Sunday, October 26, 2014

October 26 Reading

St Aidan Story: King Oswald's Death

It saddened [Aidan] that the summer months were often the most violent. Summer is a time when troops can move more easily and so there were more raids and more battles. Oswald had decided to drive Penda [a powerful king who fought the Northumbrians for decades] back from his southern borders and if possible to conquer him once and for all. . .

The next weeks were anxious ones; there was no news of the troops. The last that was heard was that they had gone further west and were deep into Penda’s kingdom. Then more news came. Oswald had been victorious and had forced Penda to retreat into Wales. Oswald was camping after his triumph and was soon to come north. Soon the king would be home. That was the last of the good news. At home they were hopeful but they knew that winning a battle was not winning the war.

Meanwhile, Penda had persuaded the Welsh that Oswald would threaten them next. He amassed a new and powerful army from the Welsh of the borders. Oswald, still resting after his victory, was almost caught unawares. Wisdom would have counselled him to flee and fight another day. But Oswald had defeated larger armies before, and he could do so again. It was not in the nature of the Anglo-Saxon kings to flee from the battlefield. Oswald had lived heroically and if necessary would die a hero.  . .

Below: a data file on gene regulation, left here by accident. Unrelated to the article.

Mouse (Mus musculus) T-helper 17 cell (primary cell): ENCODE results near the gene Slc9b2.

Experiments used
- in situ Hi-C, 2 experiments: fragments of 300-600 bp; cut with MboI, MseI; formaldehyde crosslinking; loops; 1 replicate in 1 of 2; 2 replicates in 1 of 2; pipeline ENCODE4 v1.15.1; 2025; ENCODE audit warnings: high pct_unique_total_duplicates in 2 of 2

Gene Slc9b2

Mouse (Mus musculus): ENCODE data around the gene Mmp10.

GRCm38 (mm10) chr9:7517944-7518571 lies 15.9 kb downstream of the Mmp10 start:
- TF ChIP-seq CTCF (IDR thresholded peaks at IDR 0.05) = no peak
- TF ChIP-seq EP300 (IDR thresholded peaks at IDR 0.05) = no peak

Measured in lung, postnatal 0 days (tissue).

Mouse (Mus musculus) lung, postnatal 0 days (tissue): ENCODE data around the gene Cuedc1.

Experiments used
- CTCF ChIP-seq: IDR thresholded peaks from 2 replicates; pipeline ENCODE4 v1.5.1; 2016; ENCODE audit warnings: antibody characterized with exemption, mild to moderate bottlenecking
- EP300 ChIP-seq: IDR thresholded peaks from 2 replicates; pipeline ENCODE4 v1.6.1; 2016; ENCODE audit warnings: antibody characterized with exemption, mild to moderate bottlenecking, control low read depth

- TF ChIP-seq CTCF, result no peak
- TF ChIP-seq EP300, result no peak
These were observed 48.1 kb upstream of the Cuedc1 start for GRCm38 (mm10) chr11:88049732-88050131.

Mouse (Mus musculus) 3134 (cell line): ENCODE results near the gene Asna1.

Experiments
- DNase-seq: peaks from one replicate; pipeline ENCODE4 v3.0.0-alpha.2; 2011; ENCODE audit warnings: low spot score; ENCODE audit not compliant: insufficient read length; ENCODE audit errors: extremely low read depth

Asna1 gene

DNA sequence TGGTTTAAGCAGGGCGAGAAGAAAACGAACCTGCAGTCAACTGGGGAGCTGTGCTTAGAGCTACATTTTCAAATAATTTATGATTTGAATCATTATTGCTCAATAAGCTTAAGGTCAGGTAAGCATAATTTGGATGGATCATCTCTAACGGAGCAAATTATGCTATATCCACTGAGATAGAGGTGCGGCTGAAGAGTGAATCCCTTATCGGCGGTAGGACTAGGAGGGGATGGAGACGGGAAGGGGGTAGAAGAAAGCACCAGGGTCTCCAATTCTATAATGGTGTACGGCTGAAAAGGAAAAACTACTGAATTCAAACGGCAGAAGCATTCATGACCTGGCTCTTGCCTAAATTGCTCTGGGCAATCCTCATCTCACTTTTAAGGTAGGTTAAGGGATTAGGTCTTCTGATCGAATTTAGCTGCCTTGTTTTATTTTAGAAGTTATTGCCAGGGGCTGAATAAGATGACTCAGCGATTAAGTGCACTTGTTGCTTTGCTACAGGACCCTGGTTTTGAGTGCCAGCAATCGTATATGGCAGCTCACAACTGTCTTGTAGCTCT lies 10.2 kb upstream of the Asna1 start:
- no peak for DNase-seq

The last Pagan English King. The Great King Penda of Mercia kills another English King. The White Dragon of the English flies over Penda. Artist: Mark Taylor


The battle was one of great fury, and many good men lost their lives. It soon became apparent that it was going against Oswald and his warriors. One after another of the men around Oswald were cut down. Soon there was only a small band protecting their king. They surrounded him and made a human shield to defend him. These were mighty warriors. But they were being felled one by one. Oswald knew he would soon die for the cause he had lived for, the kingdom of Northumbria and the kingdom of God. Shields clashed, swords vibrated loudly. The foes were closing in fast, Oswald knew he was about to be slain. Amidst the clanging of metal, he uttered his final prayer to God as a great sword struck his head. He prayed for his men in their last battle, ‘God have mercy on their souls.’ It was the 5th of August in the year 642. Oswald had reigned for 9 years and helped to maintain a fragile peace. Now, at thirty-eight years old, he was sent to his Maker.


This extract is taken from 'Flame of the Heart' by David Adam and is reproduced by kind permission of SPCK. You can find the book here:  http://www.amazon.co.uk/Flame-Heart-St-Aidan-Today/dp/0281050333.

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